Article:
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Cheyenne City

Laramie County, Wyoming

Cheyenne City Hall is located at 2101 O'Neil Avenue, Cheyenne, WY 82001.
Phone: 307‑637‑6329.


Beginnings [1]

Born in 1867 in the path of the transcontinental Union Pacific Railroad, Cheyenne soon laid claim to a higher status than older Wyoming settlements such as those at Fort Laramie, Fort Bridger, and the mining town of South Pass City. The reason for the growing importance of Cheyenne at that time was that the city had, in the transportation and supply industries, a solid economic base. A major military post nearby, Fort D. A. Russell (today Francis E. Warren Air Force Base), and the cattle industry of the surrounding area were two other factors which helped to provide a sound basis for economic growth. In 1867 Cheyenne was the county seat of Laramie County, Dakota Territory and was growing rapidly, although two years later Laramie County was still not yet the most populous area of the state. The Organic Act of Wyoming which established Wyoming Territory on July 25, 1868, required a census to be taken for the purpose of apportionment. The apportionment was necessary for an election, in September of that year, of officials who were to organize territorial government the following spring. In that census it was found Laramie County contained 2,665 people, and Carter County (Western Wyoming) including an unorganized part of the territory contained 2,862 people.

Nevertheless, Laramie County was given four representatives while the more populous entity received three. Including those from the rest of the state, a total of 13 representatives met in the House of Representatives in that first year of territorial government. In the other legislative branch, the Council (Senate), there were nine members, three from each of the areas of Laramie County, Albany and Carbon Counties combined, and Carter County and the unorganized area.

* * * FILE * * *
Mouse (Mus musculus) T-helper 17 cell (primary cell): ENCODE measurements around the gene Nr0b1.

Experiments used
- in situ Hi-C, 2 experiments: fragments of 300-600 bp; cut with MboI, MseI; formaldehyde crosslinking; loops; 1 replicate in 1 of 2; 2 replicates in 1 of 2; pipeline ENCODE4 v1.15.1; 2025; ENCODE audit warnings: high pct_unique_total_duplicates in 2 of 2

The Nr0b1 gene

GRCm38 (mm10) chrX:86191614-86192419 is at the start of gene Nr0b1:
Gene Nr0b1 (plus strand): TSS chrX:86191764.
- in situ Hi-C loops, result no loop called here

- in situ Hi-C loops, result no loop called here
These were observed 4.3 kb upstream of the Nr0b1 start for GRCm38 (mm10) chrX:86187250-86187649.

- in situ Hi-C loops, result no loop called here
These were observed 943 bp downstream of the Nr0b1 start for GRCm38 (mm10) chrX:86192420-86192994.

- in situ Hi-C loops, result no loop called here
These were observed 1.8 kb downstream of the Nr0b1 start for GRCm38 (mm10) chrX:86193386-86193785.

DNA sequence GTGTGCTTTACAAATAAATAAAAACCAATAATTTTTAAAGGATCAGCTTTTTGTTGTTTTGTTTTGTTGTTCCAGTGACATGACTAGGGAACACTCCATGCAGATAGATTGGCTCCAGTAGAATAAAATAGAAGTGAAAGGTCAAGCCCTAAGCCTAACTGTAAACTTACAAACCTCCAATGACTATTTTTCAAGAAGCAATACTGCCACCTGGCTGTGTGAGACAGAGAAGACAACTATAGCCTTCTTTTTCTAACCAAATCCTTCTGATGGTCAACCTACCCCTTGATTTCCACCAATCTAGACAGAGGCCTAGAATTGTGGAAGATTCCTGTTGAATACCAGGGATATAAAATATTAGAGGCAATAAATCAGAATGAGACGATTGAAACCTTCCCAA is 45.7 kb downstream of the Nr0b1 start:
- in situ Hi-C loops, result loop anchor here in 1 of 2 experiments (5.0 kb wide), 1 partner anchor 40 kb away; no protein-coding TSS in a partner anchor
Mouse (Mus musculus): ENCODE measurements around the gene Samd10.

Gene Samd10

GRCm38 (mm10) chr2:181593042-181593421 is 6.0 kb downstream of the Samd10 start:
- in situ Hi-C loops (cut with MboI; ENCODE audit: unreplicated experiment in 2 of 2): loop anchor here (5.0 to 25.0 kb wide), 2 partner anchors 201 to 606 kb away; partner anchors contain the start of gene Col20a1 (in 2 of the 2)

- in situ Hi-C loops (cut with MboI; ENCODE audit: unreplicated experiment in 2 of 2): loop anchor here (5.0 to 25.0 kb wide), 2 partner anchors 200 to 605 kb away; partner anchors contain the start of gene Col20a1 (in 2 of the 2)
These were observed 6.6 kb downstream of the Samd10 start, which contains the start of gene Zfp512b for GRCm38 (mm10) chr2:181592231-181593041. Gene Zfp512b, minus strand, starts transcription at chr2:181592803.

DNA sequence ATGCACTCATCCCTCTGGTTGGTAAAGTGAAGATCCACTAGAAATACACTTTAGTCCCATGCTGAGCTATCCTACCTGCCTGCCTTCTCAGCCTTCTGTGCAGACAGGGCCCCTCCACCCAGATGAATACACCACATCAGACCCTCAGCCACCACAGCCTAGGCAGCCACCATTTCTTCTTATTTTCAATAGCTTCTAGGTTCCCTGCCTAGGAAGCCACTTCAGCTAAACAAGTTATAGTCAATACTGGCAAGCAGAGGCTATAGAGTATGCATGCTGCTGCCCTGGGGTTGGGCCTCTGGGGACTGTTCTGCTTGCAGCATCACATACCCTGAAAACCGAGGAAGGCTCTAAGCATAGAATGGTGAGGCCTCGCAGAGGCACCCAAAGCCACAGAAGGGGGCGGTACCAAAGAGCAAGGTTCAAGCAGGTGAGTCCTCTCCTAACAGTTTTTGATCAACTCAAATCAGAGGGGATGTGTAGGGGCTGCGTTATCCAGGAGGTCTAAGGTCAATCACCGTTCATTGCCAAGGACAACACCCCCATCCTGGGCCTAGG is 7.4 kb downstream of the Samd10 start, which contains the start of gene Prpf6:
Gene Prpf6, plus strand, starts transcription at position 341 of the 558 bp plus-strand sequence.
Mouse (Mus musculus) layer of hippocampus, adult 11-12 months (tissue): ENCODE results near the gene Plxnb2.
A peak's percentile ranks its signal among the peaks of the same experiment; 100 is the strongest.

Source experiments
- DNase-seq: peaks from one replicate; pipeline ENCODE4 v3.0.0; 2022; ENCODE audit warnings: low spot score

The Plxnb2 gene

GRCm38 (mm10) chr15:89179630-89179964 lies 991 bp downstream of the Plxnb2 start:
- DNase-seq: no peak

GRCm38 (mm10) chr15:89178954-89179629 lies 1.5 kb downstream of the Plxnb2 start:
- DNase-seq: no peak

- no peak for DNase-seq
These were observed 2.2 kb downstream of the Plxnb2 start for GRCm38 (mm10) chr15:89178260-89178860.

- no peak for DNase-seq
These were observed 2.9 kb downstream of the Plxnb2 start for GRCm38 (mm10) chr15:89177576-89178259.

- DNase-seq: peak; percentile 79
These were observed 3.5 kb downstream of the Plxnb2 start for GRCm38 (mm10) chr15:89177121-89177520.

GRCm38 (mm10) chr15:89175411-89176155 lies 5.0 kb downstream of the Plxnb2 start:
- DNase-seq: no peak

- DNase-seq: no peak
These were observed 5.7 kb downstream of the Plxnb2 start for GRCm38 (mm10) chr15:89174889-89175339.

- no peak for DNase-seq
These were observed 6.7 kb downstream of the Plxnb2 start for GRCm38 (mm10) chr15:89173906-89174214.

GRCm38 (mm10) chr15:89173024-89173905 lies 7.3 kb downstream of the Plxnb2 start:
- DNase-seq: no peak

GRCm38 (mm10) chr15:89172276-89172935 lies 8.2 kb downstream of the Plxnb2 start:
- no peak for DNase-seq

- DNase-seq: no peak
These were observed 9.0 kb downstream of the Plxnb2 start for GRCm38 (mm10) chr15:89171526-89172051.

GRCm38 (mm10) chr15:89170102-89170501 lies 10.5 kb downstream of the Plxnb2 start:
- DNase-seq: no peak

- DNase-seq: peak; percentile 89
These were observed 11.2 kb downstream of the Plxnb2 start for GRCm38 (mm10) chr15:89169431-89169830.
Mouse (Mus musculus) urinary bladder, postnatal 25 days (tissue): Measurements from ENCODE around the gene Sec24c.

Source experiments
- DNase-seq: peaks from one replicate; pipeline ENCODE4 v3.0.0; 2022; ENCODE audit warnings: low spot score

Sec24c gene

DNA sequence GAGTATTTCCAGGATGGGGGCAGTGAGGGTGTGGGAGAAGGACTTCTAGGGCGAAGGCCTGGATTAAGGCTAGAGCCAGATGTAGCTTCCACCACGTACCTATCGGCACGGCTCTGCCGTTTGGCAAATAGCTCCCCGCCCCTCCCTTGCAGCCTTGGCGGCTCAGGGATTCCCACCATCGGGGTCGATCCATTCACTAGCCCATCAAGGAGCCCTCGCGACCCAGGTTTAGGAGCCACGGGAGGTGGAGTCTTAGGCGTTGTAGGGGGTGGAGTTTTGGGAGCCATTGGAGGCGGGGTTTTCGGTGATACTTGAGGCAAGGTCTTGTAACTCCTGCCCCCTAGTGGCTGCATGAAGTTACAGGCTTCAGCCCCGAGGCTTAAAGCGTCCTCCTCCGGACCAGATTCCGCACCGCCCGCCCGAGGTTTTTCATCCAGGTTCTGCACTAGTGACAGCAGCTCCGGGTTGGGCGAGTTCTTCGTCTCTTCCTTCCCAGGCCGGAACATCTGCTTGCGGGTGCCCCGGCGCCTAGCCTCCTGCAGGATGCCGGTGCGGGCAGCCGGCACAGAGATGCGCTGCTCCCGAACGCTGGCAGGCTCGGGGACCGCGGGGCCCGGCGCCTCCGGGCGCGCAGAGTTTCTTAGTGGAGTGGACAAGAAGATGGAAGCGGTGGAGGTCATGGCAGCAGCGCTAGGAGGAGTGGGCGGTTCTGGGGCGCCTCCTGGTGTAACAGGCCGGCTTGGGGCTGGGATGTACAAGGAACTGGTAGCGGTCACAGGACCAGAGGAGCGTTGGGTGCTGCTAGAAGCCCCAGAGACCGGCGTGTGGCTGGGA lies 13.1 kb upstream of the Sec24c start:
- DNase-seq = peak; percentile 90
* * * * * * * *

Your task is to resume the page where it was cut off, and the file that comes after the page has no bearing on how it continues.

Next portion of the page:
John A. Campbell, the first governor of Wyoming Territory, chose Cheyenne as the site of the temporary capital. From 1869, the year in which the first territorial legislature met, until 1886, their biennial meetings were held at various Cheyenne locations including the Laramie County Courthouse. At the first session the two branches of the legislature even met in separate locations in the city, two rooms having been rented on Sixteenth and Seventeenth Streets. It was not until the late 1880's, the last years of the territorial period of Wyoming history, that a permanent structure was built for use by the territorial government.

  1. Mark Junge, Historian, Wyoming Recreation Commission, Wyoming State Capitol Building and Grounds, nomination document, 1972, National Park Service, National Register of Historic Places, Washington, D.C.